A Public Safety alert sent on Thursday regarding an assault in an off-campus housing location drew criticism from many students, who, in response to a particular word choice, raised questions about insensitivity and issues of cultural and racial identity on both sides of Fordham’s gates.
The email in question described a reported incident inside a Fordham housing location at 2486 Arthur Avenue, where a student was assaulted by two individuals described as “two male blacks, one wearing a black hooded sweatshirt and black pants and the other wearing a red coat and red sweat pants.”
The two assailants reportedly fled in a black minivan following the incident.
After reading the alert, which was sent around 4 p.m., some students opted to directly email Fordham’s senior director of communications, Bob Howe, about the emails wording.
Students contested that dubbing the individuals as “blacks” was disparaging, if archaic.
Tochi Mgbenwelu, FCRH ’15, president of the Black Student Alliance at Rose Hill, was one of several students to email Howe.
“I find your choice of words, ‘male blacks,’ quite offensive,” she wrote to Howe. “The term ‘blacks’ has been used to degrade, vilify and dehumanize black people for centuries. Whilst I understand and completely agree that one’s race, amongst other details, should be a means of identifying them in such situations, choosing to define them as ‘blacks’ is archaic and distasteful.”
“You need to be aware of your privilege as a white male with authority on this campus,” Mgbenwelu continued, before suggesting, should there be a next time, that he “refer to them as either black or African American and not ‘blacks.’”
Anna Holt, FCRH ’17, a representative of United Student Government, was another student who raised an eyebrow at the use of the term. Before posting in a popular Facebook group for students, she wrote an email to Howe in which she called the wording “problematic.”
“Being a USG representative, I am familiar with your policy on when and when not to include race in a security alert,” Holt wrote. “That being said, I find the wording here problematic. I urge you to be more racially sensitive in your alerts moving forward.”
“I decided to reach out because, clearly, the security office does not understand the gravity of their words or the role they play in perpetuating racism within our community and beyond it,” Holt told The Fordham Ram. “It is astounding to me that any sort of authority figure would need to be reminded twice [about racial sensitivity].”
A handful of other students, in the comment below Holt’s post and on Twitter, also said they had responded to the email’s sender expressing discontent with the email’s vocabulary.
To address the complaints, Howe sent an email regarding the remark made in the email.
“Please accept my heartfelt apologies for the loaded description (“male blacks”) of the assailants I used in the Feb. 26 Public Safety alert,” Howe wrote.
Though it was signed by John Carroll, associate vice president and director of Public Safety, Howe was the one who drafted the alert (which students may have learned when he sent it as a Google Document to the university a few minutes prior, presumably by accident).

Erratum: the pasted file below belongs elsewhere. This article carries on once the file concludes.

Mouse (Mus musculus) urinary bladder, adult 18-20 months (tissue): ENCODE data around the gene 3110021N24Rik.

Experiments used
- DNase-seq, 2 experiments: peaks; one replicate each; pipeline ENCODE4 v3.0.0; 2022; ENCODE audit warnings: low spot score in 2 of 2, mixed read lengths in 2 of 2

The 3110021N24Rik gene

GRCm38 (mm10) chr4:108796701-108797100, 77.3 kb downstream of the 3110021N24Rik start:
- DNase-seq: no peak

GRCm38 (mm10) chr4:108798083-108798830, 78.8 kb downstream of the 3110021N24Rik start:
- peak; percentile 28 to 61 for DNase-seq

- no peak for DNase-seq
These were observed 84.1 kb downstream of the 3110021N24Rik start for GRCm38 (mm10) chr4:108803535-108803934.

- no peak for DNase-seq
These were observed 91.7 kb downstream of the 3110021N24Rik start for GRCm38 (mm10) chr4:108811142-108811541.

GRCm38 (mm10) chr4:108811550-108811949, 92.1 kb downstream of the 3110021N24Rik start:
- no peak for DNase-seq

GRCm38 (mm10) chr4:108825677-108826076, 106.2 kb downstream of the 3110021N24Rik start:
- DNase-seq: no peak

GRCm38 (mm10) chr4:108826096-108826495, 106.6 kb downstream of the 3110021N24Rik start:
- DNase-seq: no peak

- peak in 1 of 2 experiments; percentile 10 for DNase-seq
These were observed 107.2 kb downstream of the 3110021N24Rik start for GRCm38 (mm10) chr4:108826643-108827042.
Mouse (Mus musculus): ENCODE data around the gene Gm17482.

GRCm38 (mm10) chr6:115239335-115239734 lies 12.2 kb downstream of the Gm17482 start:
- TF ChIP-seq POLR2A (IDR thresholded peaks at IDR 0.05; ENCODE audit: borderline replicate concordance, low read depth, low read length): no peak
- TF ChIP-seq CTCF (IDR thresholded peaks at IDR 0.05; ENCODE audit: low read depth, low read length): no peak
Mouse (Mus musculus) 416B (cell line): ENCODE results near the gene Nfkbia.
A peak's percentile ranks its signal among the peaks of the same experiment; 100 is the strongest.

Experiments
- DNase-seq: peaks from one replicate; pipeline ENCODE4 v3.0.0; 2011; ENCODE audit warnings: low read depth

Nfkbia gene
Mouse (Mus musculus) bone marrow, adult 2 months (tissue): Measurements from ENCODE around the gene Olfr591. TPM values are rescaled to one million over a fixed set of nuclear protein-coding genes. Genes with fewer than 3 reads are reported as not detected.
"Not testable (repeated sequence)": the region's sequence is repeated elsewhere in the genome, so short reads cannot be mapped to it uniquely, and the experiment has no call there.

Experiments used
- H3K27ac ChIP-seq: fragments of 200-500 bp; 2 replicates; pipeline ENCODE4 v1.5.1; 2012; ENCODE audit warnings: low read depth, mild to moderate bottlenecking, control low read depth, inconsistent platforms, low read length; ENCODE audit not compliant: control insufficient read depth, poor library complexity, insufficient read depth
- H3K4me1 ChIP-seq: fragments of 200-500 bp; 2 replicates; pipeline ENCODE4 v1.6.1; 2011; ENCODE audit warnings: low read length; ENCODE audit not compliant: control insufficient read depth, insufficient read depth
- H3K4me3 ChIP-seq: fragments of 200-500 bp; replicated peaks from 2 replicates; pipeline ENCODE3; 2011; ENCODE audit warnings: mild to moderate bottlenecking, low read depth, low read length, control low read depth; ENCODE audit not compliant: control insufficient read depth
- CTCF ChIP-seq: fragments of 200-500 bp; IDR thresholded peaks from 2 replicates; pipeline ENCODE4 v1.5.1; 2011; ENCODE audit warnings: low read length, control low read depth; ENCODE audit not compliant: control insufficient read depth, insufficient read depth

Noting that students expressed concerns through private messages to him, Howe said he understood the “historical weight that certain phrases carry.” He apologized for causing any members of the community “distress” due to his “poor choice of words.”
Gwenyth Jackaway, a communication and media studies professor who teaches classes on the intersection of the media and society, said she, too, was startled by the language in the email, but added that she was particularly impressed that some students were quick to respond.
“It sounds like it was organic, and a symptom of a growing sensitivity in our society,” Jackaway said, adding that, in light of recent events in Ferguson, Mo. and Staten Island, the public is keener than ever to hold the authority organizations accountable for their choice of language.
Race, as Howe said in the email and as the university has said in the past, plays a significant role in identifying victims and perpetrators in crime reporting. It is required by the Clery Act — a federal statute regarding campus security and campus crime statistics — that race, if provided by the person who reported the incident, must be included in security alerts in order to inform community members if a perpetrator is still at large.
A Public Safety alert on Feb. 7, for example, identified a suspect as “a male assailant on Fordham Road,” because other descriptions, such as race, presumably were not given to Public Safety in the incident report. An alert around the same time identified assailants as “a group of teenage males.”
One of the last emails to identify race was sent in August 2014, which identified one of several perpetrators as a “dark-skinned male, 6’ 1” with a medium build, wearing a dark blue hooded sweatshirt and sunglasses.”
Echoing the sentiments of many student reactions, Jackaway suggested that administrators have significant influence over how Fordham students use language to identify other members of the community.
“Language can often re-enforce stereotypes,” Jackaway said, “but the Security Offices have an opportunity to make a difference in the way they use language to create a more culturally inclusive environment.”
She suggested, as a solution, that Public Safety disclose that race was not provided by the student who reported the incident.